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New tool to help homeowners with climate adaptation

An Aarhus University scientist encourages homeowners to start getting their homes ready to handle the more extreme weather conditions of the future. A new web tool called VisAdapt (‘ShowAdapt’) makes it possible for Nordic homeowners to check whether their home is at risk and get good advice about climate-safe home renovation.

2015.04.29 | Hans Plauborg og Camilla Schrøder

Many homeowners could be facing a grim future if they don’t start taking a proactive approach to climate change. (POLFOTO)

Many homeowners could be facing a grim future if they don’t start taking a proactive approach to climate change. (POLFOTO)

If homeowners don’t take steps to protect their homes in time, the consequences could be both expensive and serious.  Michael Evan Goodsite, a professor at the University of Southern Denmark who heads the Nordic climate adaptation project NORD-STAR at Aarhus University, encourages people to take responsibility for their own homes in relation to climate adaptation.

“So far, an EU directive has designated ten high-risk areas in Denmark involving 22 municipalities, but in reality, everyone is at risk - even those who believe they’re not. Climate change won’t just lead to more wind and water, it will also bring us new pests, to take just one example. As I see things, homeowners have a responsibility to get to work on their homes and do something themselves. At the end of the day, this can also have a major impact on the value of your house,” explains Goodsite.

Is my home at risk?

A new web tool - the first of its kind in Denmark - can help homeowners get started. The tool, called VisAdapt, was developed by scientists from Aarhus University in cooperation with scientists from other Nordic countries and insurance industry experts. One of the researchers behind the tool is Anne Gammelgaard Ballantyne, PhD student at Aarhus BSS, Department of Business Development and Technology.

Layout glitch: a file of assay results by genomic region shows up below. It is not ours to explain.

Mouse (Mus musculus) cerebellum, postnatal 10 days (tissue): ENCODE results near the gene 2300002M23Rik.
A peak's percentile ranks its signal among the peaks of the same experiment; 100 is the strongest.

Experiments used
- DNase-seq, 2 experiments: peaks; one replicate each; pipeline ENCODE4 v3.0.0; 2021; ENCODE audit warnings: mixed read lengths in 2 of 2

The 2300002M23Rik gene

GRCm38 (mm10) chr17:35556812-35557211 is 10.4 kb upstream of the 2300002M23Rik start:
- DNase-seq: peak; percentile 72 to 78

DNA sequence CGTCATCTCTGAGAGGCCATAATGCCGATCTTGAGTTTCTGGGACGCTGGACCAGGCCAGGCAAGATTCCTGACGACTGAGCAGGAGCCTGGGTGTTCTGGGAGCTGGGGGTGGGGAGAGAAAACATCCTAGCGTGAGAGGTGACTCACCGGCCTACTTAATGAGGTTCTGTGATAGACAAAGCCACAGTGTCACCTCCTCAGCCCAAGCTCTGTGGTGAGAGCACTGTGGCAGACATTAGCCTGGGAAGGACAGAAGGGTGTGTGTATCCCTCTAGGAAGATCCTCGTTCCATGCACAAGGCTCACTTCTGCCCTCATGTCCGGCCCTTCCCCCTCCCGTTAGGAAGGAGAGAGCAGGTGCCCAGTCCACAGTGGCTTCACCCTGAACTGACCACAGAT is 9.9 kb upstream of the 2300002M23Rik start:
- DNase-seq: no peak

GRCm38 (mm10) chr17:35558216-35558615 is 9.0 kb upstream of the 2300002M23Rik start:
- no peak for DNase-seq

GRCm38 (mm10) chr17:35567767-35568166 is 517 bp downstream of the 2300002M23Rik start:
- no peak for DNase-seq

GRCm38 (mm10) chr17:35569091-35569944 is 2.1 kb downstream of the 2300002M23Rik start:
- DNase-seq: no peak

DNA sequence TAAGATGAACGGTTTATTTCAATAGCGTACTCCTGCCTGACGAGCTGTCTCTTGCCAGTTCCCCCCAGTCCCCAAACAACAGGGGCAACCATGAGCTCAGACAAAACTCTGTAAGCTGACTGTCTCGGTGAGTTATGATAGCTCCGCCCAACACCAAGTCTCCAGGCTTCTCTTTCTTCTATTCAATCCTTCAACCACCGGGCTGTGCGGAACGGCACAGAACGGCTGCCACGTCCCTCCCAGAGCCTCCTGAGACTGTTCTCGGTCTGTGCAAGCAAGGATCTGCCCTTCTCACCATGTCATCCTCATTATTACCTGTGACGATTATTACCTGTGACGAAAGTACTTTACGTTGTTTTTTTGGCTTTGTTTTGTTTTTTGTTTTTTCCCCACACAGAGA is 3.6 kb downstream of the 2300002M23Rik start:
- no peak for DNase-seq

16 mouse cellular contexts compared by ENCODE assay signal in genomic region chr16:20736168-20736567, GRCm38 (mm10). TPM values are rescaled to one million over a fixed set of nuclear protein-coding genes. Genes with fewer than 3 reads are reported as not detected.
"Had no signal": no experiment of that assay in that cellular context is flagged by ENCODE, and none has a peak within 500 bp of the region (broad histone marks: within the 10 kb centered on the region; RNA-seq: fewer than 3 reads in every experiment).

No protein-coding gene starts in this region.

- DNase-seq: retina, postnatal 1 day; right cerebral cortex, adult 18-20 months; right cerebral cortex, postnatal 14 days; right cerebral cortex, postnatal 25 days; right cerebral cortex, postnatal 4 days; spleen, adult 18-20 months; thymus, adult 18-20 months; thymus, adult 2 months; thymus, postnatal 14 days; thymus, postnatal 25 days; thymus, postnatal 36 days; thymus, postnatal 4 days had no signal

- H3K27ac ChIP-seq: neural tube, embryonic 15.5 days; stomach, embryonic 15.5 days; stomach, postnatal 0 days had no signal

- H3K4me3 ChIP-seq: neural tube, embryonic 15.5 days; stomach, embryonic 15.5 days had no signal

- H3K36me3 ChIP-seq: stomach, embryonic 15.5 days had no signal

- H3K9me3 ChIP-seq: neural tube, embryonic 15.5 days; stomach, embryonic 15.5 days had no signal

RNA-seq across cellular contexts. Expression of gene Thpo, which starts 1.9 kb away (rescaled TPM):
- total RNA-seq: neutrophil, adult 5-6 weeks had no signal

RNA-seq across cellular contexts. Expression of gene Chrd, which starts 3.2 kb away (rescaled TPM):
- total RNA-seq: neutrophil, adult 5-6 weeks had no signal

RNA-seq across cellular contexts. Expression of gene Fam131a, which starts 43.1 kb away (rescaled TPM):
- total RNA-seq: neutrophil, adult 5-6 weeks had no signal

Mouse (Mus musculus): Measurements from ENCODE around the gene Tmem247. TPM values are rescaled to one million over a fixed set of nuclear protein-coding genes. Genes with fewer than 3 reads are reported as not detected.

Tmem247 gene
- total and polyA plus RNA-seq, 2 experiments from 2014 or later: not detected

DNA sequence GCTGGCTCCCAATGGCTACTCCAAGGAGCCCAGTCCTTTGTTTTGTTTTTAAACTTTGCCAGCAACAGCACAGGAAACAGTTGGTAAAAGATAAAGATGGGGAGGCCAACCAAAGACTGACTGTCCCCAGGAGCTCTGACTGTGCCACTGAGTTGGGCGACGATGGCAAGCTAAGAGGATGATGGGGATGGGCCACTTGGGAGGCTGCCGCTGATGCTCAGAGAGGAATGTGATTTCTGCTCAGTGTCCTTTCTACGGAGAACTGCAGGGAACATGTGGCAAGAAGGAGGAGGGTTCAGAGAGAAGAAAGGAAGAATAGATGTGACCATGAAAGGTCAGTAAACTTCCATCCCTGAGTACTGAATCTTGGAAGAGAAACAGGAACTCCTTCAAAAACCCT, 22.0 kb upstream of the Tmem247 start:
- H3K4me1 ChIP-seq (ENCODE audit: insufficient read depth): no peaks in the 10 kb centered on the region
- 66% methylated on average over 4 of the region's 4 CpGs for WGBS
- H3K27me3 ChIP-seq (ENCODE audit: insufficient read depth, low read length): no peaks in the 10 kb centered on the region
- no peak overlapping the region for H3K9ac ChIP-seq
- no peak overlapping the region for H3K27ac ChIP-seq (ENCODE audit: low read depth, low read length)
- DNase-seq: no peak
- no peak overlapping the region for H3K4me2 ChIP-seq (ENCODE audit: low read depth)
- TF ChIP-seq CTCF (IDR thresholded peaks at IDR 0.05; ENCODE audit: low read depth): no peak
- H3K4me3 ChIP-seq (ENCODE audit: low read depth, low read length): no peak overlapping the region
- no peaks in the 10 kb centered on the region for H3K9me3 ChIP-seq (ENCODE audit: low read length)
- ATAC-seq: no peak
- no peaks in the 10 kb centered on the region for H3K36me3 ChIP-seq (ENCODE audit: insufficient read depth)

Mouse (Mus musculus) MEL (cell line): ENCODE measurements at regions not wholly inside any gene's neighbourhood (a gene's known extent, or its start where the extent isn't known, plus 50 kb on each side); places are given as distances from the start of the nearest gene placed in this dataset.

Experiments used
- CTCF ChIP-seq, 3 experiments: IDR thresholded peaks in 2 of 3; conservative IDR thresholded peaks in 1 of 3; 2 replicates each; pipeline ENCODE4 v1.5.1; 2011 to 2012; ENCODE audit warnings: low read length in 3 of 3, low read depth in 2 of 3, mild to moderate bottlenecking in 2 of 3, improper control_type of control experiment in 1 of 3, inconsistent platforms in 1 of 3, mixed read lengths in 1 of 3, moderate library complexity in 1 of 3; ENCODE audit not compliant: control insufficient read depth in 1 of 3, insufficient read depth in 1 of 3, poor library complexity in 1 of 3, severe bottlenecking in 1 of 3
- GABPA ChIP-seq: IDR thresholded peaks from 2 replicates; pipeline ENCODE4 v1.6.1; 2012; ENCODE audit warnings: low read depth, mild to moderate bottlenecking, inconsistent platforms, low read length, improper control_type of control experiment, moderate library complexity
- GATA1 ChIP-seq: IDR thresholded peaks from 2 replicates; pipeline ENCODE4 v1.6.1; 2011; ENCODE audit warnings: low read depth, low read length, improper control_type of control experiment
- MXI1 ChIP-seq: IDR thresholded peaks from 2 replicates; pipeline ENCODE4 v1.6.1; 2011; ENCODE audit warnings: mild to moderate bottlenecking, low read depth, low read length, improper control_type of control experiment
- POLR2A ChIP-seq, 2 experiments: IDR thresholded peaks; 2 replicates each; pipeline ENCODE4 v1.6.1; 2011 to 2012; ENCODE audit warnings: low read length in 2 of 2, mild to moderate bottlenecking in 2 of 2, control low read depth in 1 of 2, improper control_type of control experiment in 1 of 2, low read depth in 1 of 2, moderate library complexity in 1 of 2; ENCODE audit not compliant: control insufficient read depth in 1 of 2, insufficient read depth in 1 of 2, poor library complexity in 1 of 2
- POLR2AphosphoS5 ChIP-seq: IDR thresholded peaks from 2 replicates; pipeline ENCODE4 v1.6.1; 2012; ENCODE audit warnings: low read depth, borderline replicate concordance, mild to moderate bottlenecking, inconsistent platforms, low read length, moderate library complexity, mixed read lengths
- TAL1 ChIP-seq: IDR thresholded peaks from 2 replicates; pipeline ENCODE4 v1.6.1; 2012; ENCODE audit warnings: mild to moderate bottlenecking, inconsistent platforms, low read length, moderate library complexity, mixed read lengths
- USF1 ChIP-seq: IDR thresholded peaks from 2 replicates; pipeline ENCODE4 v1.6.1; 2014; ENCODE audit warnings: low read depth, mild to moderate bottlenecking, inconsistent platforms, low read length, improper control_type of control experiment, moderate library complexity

“What’s special about VisAdapt is that is collects climate information all the way down at the local level. When you type in your address, you can see your own house via Google Streetview, and you get data about climate changes and risks in your own neighbourhood. You can also get concrete advice and guidance that takes what kind of house you live in into account,” she explains.

Ballantyne’s research area is climate communication, and she sees getting people to experience climate change as something that actually needs to be prioritised in the private sphere as a major task.

“The research shows that people generally have a hard time seeing what climate change means for them. Either it’s something that will happen far into the future, or it’s something that takes place far away, like when the ice melts at the North Pole,” Ballantyne says.

The preliminary results from VisAdapt indicate that the tool has a major effect in relation to getting people engaged in the issue of climate change.

“We can see that the local focus means that folk experience that it’s relevant for them. I’m very pleased to see that it’s possible to actually get people to consider what climate change means for them using relatively simple means,” Ballantyne says.

VisAdapt can be used in all of the Nordic countries, and VisAdapt.info has already had thousands of users in Norway and Sweden since the site was launched in late 2014. Ballantyne encourages more Danes to follow suit.

With VisAdapt.info, you can:

  • Type in your address and see the climate changes in your neighborhood
  • Get an overview of risks and developments in temperature, precipitation and water levels where you live
  • Get concrete advice about how you can climate-safe your home

VisAdapt is funded by the the Top-level Research Initiative (TRI), and the site was developed by researchers from Aarhus University, Linköping University, and the Norwegian University of Science and Technology(NTNU) as well as the insurance companies If, Gjensidige, Codan/Trygg-Hansa and Tryg.

The scenarios were developed at the Swedish Meteorological and Hydrological Institute, and the guidelines for climate adjustment were collected from public institutions, municipalities and insurance companies. The maps of high-risk areas were made available for publication by the relevant Nordic government agencies.


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